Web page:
Our researchers Dee Hamilton, Tianne Parker, Ammie Foster and research scientist Simone Heimoana PhD. Image credit: Ali Smith
Big, bright, yellow sunflowers are not just cheery ornamental blooms. We’re using them to research how cotton farmers can use beneficial insects to better control pests and limit their use of harsh insecticides. It’s part of what’s called integrated pest management.
Cotton pests and beneficial insects
Our cotton growers use a range of practices to manage pest and beneficial insects in their crops. Some crops don’t need spraying for pests at all these days. Integrated Pest Management limits disruption to the natural system by reducing chemicals wherever possible. In two five-year periods between 1998-2003 and 2010-2015 insecticide use in Australia fell by 92 per cent because of better insect management.
Cotton crops provide a feeding ground for pest insects like caterpillars, aphids and whiteflies. But they also provide a home for beneficial insects. Several bugs and beetles including spiders, lacewing and hoverfly larvae eat large numbers of pests.
In some cases, pest numbers increase faster than predators can manage them. Cotton growers may need to spray before pests cause economic crop loss. It is best to use an insecticide which does not harm the beneficial insects. Working out the best insecticide draws on over 25 years of experimentation between the sunflowers.
Researchers test chemicals at the beginning of summer at the Australian Cotton Research Institute to see how they affect beneficial insects. We separate the experiments with rows of sunflowers. This helps reduce wind and spray drift between plots. For five weeks, we spray the insects weekly. Our team assesses their numbers twice a week. They identify and count around 350,000 insects under the microscope each season. That’s a lot of insects to count!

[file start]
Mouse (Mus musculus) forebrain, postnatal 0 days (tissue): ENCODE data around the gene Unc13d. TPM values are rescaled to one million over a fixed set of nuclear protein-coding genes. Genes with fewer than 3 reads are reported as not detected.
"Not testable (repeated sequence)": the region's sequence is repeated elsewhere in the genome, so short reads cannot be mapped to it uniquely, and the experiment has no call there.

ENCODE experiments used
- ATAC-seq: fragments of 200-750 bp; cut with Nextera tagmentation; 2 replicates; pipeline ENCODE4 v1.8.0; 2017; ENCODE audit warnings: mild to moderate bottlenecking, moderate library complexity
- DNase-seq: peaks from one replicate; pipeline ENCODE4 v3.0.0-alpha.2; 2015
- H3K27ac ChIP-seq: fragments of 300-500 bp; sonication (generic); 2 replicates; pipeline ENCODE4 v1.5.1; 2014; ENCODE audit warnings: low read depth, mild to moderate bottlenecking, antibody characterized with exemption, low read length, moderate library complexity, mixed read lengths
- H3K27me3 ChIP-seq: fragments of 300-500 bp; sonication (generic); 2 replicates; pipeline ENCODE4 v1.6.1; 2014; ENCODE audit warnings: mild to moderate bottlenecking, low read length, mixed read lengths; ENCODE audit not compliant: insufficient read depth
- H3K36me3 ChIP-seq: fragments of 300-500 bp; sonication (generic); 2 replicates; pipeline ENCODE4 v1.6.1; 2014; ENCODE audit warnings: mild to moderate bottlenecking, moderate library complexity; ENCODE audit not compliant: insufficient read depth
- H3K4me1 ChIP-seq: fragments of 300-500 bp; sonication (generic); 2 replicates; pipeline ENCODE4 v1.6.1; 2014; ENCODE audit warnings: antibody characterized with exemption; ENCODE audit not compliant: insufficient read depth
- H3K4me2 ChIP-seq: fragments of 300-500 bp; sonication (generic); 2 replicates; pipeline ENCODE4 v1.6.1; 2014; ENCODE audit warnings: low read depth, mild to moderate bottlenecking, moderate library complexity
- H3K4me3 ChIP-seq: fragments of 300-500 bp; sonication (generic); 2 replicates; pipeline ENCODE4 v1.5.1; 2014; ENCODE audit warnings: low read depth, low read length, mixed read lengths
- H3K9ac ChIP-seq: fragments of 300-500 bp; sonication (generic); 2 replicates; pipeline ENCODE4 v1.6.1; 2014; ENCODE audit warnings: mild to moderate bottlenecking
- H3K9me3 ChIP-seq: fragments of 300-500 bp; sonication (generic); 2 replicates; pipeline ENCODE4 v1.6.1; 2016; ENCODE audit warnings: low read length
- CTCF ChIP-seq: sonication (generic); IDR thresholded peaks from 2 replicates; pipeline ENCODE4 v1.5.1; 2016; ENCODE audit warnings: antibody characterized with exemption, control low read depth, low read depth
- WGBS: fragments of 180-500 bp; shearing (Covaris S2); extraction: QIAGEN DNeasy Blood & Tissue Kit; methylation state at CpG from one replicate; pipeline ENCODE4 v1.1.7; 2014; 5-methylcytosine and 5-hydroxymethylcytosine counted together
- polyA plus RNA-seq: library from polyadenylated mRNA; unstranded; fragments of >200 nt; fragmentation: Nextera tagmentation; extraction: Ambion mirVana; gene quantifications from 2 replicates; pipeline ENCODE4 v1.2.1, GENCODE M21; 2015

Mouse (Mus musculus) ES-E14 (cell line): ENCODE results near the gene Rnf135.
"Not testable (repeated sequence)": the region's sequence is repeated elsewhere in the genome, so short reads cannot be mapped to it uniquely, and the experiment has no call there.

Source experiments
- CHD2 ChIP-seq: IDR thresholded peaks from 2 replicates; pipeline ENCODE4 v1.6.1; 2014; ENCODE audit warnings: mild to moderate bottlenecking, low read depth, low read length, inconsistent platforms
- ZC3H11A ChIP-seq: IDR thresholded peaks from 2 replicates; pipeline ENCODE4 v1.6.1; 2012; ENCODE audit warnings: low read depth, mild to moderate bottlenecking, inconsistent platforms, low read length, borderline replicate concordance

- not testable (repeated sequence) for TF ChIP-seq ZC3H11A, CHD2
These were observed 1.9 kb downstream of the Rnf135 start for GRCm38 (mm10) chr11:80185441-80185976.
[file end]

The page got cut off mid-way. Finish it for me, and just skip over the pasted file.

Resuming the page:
Regular bug checking – aka pest monitoring – avoids unnecessary spraying. It is also important to know how much damage from insects a plant can tolerate without loss in production or quality. From this information, we can set pest thresholds. To assess these, we need lots of insects in numbers which don’t occur naturally. For this reason, we create pest infestations.
Insects, insects everywhere!
That’s right. We infest a crop with a pest and temporarily reduce the beneficial insects with insecticide. We infest pieces of cotton plants with mites or aphids and place them in the crop. Once they dry up, the insects walk into the crop.
Silverleaf whitefly are fragile, highly mobile and die easily on their way to the field. So, we raise them on crinkly kale pot plants in the glasshouse, then plant them between the cotton plants in the field. As the weather heats up, the kale dies off allowing the Silverleaf whitefly nymphs to mature and get amongst the cotton.
As pest numbers increase, we assess and record their damage to plants. Using data from these trials, we determine how much pest damage cotton can handle.
The natural way of things
Integrated pest management works well for cotton most of the time. Poor weather, too much pesticide and seasonal pest invasions can all cause disruption. Not to mention biosecurity threats. It can also fail if the pests build up resistance to the pesticides.
It is helpful to continue the research even in times of drought. Operating on a limited bore water supply means our team keeps experimental acreage to a minimum. We might also conduct one experiment early in the season, and another later in the season. Experiments we don’t need to carry through to completion, we plough in early to save water.
This research is conducted in partnership with the Cotton Research and Development Corporation and supports the Australian cotton industry.
This article is modified from the original version that appeared in the Narrabri Courier.